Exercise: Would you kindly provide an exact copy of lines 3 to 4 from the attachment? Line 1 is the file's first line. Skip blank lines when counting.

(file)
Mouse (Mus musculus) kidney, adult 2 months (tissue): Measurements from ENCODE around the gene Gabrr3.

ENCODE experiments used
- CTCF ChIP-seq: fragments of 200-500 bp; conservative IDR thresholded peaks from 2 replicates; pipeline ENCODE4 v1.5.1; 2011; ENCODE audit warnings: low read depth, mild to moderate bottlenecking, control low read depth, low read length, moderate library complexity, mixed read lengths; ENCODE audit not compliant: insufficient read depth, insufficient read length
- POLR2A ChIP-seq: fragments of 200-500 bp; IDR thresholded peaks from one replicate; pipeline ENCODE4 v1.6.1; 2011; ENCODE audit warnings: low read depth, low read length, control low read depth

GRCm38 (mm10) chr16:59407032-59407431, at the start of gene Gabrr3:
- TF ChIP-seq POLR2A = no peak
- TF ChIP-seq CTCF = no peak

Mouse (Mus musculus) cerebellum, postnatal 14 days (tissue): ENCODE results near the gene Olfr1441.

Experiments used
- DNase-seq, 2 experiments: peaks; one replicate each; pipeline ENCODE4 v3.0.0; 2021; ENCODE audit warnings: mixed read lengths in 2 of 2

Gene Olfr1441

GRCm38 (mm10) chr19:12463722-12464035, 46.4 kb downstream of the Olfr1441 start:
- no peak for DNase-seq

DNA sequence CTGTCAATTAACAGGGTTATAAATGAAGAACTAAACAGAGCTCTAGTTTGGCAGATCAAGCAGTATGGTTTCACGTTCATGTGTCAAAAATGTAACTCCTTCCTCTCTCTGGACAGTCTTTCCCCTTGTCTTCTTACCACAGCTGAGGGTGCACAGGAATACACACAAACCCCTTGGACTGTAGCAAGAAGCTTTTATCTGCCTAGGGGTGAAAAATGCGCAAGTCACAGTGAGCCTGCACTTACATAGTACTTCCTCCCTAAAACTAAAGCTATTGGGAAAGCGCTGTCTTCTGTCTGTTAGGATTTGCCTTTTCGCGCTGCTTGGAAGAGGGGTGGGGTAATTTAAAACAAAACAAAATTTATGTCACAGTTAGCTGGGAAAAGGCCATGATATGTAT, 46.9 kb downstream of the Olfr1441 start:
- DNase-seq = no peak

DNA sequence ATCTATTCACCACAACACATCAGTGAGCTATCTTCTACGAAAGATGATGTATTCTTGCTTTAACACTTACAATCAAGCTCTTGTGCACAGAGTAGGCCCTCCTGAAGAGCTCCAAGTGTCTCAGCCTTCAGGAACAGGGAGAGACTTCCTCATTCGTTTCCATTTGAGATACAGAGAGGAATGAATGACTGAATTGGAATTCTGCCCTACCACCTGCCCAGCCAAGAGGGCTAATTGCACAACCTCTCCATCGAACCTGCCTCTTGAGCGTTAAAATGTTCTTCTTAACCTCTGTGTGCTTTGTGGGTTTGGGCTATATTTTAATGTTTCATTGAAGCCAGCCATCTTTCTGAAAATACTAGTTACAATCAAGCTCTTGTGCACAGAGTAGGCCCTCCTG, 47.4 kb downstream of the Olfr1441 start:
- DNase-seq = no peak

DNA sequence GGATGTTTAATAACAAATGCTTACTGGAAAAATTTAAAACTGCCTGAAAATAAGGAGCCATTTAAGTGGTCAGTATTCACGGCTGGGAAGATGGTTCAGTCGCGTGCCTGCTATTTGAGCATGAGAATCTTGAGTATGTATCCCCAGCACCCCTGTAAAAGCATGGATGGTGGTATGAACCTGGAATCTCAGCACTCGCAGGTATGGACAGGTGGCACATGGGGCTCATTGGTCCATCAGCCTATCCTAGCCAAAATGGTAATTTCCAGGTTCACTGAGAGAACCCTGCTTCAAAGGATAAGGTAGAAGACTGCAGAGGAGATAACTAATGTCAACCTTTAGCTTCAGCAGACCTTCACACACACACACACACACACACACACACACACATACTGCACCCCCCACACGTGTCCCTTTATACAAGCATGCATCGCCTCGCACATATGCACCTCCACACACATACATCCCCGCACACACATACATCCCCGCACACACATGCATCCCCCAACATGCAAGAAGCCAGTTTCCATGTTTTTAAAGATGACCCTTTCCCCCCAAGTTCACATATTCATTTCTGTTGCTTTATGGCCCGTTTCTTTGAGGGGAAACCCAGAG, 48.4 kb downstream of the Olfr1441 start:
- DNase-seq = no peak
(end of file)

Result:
- CTCF ChIP-seq: fragments of 200-500 bp; conservative IDR thresholded peaks from 2 replicates; pipeline ENCODE4 v1.5.1; 2011; ENCODE audit warnings: low read depth, mild to moderate bottlenecking, control low read depth, low read length, moderate library complexity, mixed read lengths; ENCODE audit not compliant: insufficient read depth, insufficient read length
- POLR2A ChIP-seq: fragments of 200-500 bp; IDR thresholded peaks from one replicate; pipeline ENCODE4 v1.6.1; 2011; ENCODE audit warnings: low read depth, low read length, control low read depth